The noble Sub-Mariner, huh?

After the events of New Avengers #21-23, it will be hard to categorize Namor as either a hero or an anti-hero. His actions are so atrocious that I can't see any of his allies not trying to bring him to justice. Or have him executed for war crimes. Marvel's Oldest Hero has become its newest villain and that, my friends, is a crying shame.

Don't get me wrong. I never minded the obnoxious, arrogant, holier-than-thou Avenging Son. For the most part, he had justifiable reasons for his anger, not to mention biological. But he always was willing to do the right thing and for all his bluster, he had no problem joining forces with others: the Invaders, the All-Winners Squad, the Defenders, the Avengers and even the X-Men. And he was also a king/ruler of his people like Doctor Doom, the Black Panther and Black Bolt. He had responsibilities and agendas and protocols. He had hardships, tribulations and trials. He has seen family, friends and lovers murdered in front of him. He never considered himself a "super-hero" thus making him someone that you didn't want mad at you. I never had any trouble picturing Namor slaying his enemy if that was what he thought was warranted. "Imperious Rex!"

The Sub-Mariner has committed act of war before from Fantastic Four Annual #1 to Civil War #7 but they were always either forgotten or forgiven. He was a war hero during WWII, saved the day hundreds of times and could be considered Timely Comics' Superman. Stan Lee and Jack Kirby knew how important and different he was from any other character, featuring him in most of their Silver Age titles until he once more had an ongoing title in Tales To Astonish. Marvel has kept him in the spotlight with at least seven or eight different series from 1968 to today.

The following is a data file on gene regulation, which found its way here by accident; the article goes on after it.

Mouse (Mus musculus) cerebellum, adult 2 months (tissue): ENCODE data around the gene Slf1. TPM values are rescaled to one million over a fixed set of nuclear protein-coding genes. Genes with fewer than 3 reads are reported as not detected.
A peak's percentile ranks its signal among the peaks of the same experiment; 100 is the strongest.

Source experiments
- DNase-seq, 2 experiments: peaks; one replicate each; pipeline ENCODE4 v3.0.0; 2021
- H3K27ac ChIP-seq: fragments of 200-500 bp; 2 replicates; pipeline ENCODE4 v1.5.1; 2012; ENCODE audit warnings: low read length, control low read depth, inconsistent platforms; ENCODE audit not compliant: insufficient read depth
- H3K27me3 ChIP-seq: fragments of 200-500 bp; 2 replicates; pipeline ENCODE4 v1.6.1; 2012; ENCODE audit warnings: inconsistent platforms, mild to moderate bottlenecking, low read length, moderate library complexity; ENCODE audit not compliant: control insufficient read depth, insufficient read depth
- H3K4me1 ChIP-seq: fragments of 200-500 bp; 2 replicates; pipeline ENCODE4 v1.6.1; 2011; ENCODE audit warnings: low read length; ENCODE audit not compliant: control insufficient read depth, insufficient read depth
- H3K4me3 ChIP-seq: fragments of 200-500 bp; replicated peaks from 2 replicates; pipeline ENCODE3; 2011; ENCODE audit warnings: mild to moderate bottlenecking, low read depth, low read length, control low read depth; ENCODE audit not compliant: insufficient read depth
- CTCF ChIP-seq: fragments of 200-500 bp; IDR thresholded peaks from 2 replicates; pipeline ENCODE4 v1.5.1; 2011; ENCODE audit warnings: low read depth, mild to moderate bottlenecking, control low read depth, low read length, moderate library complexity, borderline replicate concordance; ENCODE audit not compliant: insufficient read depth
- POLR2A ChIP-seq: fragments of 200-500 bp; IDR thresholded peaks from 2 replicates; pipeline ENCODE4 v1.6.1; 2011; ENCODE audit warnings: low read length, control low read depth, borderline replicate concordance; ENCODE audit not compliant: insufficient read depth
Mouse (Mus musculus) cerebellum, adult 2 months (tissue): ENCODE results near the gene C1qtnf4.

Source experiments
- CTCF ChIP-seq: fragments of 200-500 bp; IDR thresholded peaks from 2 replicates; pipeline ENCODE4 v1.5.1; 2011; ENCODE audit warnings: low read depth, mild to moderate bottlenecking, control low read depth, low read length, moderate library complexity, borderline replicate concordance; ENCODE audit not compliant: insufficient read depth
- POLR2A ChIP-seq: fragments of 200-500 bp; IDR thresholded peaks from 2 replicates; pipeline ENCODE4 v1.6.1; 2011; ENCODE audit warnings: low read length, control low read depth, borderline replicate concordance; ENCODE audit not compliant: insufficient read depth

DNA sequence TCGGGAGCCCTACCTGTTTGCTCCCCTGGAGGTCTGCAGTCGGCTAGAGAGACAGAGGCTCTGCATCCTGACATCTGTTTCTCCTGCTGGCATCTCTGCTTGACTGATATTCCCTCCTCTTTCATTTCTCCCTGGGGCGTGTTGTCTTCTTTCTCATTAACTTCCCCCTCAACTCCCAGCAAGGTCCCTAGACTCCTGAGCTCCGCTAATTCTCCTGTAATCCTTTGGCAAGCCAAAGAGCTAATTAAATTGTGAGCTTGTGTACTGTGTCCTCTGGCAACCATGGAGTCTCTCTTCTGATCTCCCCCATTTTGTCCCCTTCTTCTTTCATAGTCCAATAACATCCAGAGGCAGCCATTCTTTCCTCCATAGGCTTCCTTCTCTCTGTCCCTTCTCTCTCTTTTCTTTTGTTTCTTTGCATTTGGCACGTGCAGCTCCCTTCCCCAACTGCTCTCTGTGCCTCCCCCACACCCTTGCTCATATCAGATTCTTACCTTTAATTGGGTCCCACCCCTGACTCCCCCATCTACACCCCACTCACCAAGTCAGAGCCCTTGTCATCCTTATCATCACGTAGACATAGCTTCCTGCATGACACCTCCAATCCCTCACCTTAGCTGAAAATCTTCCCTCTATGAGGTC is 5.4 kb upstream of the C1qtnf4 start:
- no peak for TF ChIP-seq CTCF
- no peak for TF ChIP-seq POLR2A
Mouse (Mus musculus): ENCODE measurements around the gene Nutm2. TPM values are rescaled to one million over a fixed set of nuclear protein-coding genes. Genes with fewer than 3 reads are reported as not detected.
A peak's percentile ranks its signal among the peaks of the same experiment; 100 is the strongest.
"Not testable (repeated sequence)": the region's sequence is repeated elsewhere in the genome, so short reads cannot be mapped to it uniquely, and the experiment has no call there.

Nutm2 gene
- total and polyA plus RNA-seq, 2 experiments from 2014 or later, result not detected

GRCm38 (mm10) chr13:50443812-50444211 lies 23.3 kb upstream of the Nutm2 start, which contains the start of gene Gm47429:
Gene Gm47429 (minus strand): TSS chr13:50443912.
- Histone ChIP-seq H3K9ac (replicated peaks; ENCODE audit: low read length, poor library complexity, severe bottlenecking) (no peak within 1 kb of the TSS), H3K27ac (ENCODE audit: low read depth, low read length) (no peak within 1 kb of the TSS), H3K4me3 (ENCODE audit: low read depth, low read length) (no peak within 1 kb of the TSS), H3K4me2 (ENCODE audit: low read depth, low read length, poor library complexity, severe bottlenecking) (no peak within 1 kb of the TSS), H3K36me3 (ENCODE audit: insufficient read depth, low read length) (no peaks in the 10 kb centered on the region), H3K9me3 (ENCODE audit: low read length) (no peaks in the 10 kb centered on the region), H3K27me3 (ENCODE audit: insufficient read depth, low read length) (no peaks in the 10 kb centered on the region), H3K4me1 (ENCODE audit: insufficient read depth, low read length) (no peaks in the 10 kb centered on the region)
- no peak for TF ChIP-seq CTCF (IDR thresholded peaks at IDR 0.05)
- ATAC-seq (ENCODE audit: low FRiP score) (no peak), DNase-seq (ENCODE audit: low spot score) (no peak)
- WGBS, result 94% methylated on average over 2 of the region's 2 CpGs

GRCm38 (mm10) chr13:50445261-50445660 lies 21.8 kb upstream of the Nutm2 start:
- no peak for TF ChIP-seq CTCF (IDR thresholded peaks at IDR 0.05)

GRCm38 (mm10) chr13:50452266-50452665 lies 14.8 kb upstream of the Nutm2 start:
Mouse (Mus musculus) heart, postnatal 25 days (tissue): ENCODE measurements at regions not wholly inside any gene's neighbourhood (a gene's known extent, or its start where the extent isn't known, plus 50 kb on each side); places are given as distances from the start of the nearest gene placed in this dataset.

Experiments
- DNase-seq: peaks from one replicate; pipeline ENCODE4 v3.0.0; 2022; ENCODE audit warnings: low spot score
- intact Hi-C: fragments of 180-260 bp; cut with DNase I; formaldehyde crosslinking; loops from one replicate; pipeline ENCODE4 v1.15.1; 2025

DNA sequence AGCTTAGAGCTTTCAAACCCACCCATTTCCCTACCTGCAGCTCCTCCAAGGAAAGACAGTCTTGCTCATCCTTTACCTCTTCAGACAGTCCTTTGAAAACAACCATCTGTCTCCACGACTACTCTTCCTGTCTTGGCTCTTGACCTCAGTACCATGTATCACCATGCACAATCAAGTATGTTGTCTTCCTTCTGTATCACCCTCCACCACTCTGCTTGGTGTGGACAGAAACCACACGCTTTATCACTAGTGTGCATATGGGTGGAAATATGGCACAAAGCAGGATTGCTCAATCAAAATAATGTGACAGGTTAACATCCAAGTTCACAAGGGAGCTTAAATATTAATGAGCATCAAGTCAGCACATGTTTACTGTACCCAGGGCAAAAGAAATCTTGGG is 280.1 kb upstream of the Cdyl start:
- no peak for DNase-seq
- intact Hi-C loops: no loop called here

But now, all that has changed as Namor has admitted to twice trying to eradicate Wakanda and all its citizens in New Avengers #22 and destroyed a parallel Earth to save his own. And has formed his own evil Cabal (including Thanos!!!) to continue to do so. He's one of the stars of the All New Invaders but with the events of New Avengers, Captain America and Original Sin, I'm not sure how long that book will last.